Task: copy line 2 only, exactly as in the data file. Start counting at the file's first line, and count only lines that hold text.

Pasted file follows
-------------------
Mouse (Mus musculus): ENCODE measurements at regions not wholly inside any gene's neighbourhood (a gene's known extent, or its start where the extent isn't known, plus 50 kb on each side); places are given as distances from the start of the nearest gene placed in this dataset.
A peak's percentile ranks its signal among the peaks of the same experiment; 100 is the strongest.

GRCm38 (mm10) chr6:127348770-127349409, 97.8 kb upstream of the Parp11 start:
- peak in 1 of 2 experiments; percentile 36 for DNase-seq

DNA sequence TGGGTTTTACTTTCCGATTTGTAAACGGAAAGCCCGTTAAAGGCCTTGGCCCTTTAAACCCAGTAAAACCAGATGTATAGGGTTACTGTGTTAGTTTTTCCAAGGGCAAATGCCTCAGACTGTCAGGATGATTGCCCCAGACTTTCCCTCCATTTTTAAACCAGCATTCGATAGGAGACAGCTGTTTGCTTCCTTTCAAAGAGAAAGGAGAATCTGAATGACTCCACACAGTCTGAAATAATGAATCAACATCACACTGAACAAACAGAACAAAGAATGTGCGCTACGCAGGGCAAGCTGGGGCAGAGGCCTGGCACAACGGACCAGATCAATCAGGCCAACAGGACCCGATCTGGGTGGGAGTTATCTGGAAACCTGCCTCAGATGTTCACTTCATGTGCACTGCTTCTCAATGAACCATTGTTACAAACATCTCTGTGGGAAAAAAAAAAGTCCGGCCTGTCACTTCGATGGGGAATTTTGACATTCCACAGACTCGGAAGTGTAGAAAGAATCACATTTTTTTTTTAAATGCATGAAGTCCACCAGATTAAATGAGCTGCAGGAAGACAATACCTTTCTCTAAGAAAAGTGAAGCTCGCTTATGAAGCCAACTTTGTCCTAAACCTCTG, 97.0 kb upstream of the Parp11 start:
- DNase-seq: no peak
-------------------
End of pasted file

A peak's percentile ranks its signal among the peaks of the same experiment; 100 is the strongest.